Be honest, dear merchant. How much do you have on your plate right now? Or is it more a question of how many plates you’re spinning? You might be suffering from “merchant overwhelm”. Here’s how to fix it.
Merchant overwhelm has nothing to do with how many SKUs you have in your inventory, how many or few orders you have on a weekly basis, or how many employees you are managing.
Instead, it has everything to do with how you approach the 24 hours that come to you daily; how you structure that time, yourself, your team and your environment.
This is the viewpoint of David Stiernholm, writer of Super Structured: How to overcome chaos and win back time. He is frequently hired by all kinds of businesses, ranging from well-established major corporations to entrepreneurial companies in hyper-growth such as Spotify, King and Fyndiq. His goal is to help entrepreneurs in the ecommerce space to avoid the mistakes that lead to overwhelm, scattered days, bad sleep, and no social life outside work.
Why so many merchants feel chaotic and overwhelmed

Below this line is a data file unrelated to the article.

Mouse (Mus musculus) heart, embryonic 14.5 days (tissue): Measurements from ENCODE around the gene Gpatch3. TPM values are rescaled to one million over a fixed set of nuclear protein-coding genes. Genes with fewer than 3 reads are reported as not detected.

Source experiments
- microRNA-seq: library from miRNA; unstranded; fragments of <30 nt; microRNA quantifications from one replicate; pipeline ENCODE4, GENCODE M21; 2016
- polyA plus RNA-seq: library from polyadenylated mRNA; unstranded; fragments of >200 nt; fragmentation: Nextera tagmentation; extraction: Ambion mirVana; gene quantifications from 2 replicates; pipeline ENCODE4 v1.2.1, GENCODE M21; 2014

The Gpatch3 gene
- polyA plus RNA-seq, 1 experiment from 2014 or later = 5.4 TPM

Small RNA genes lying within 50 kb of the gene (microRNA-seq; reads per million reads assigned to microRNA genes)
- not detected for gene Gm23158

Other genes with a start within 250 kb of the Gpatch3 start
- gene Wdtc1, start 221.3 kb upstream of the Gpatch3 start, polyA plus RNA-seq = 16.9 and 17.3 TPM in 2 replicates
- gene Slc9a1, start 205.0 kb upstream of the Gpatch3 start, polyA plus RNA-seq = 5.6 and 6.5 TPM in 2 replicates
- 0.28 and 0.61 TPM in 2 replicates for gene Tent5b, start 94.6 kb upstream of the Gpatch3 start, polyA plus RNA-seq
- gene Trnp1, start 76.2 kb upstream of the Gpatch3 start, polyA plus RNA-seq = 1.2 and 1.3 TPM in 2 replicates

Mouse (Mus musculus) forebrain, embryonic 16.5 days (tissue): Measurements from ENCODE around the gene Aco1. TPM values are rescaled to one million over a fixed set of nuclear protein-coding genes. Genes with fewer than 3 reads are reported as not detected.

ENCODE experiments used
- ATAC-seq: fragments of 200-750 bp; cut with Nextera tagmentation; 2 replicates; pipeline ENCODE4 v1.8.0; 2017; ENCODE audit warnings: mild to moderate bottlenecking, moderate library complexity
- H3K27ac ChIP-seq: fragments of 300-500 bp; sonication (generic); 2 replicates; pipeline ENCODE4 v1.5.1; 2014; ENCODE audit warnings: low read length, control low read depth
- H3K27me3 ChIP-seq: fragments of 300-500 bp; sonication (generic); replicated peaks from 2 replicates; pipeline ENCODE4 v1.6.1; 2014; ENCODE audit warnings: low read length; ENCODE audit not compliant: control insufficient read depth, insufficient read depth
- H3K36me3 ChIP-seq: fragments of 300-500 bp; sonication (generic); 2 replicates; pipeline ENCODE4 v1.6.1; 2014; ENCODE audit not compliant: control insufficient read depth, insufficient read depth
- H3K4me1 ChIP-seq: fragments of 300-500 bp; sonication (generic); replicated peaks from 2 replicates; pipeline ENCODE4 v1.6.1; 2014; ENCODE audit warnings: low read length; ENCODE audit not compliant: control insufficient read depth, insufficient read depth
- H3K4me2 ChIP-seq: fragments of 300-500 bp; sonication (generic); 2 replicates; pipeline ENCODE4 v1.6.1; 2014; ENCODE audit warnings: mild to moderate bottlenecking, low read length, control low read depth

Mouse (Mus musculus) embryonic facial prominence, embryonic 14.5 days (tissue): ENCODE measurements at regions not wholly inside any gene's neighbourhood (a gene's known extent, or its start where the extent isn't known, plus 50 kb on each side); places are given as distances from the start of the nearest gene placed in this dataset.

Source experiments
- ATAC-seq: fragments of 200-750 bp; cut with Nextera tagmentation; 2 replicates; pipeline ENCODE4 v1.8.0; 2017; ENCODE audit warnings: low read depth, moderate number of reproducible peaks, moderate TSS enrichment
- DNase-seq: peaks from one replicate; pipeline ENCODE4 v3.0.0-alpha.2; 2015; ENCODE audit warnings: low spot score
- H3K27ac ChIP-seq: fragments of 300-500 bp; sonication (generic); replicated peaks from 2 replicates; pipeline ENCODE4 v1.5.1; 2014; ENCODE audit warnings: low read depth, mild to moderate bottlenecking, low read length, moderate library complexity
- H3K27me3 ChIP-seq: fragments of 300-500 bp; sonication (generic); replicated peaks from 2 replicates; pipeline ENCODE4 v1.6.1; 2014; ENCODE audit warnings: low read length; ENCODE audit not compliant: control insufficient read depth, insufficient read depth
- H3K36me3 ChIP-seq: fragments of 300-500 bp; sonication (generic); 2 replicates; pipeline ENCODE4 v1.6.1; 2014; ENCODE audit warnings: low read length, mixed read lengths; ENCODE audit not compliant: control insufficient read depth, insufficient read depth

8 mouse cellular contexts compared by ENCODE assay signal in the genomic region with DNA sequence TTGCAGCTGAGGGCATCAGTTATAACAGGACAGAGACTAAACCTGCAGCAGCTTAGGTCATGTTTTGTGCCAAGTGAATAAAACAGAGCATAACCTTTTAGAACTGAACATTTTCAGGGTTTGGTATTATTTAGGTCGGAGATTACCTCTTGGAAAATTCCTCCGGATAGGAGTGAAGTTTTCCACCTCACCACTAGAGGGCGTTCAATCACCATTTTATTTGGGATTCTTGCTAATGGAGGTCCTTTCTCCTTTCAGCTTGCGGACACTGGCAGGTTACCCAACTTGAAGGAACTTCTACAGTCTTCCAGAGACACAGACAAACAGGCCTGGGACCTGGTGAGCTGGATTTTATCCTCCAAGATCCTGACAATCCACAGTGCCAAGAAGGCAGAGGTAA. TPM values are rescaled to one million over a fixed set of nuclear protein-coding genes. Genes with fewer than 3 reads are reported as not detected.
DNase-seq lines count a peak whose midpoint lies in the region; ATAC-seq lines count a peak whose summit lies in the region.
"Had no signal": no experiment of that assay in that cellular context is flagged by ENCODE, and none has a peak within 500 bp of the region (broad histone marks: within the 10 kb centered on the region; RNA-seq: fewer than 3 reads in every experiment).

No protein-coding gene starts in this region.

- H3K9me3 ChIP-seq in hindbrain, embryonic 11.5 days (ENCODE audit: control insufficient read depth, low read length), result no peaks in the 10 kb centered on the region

David Stiernholm describes three mistakes that show up again and again as online merchants try to grow their e-commerce businesses.
“This means adding new things all the time: new projects, new business ideas, new product ideas, new feature ideas. If you are a master of getting things started, chances are that you leave ‘old babies’ half complete or in maintenance mode, which sucks energy and contributes to mental or practical chaos.”
“This means taking on new projects without bothering to make an accurate estimation of how long it will take; what the project will actually involve in regards to time, energy and planning; or where it fits in among other priorities. The consequence is often more chaos, other projects take longer to complete, and you spend too many late nights and weekends catching up on work, instead of getting time off with family and friends. That’s not a sustainable strategy.”
“This is when you try new tools and apps and test them with real data – ending up with important documents and data scattered everywhere. Some notes may be saved in Evernote and others in Google Docs, or some tasks are to be found in Trello and others in Outlook or in Gmail, while some spreadsheets are saved in Google Spreadsheets and others in Excel. It’s frustrating not being able to find what you are looking for when you need it.”
Breaking free from the chaos and overwhelm
Did you recognise yourself in any of the above? To break free from the chaos and overwhelm, here are some of the things David suggests doing on a psychological, structural and behavioural level: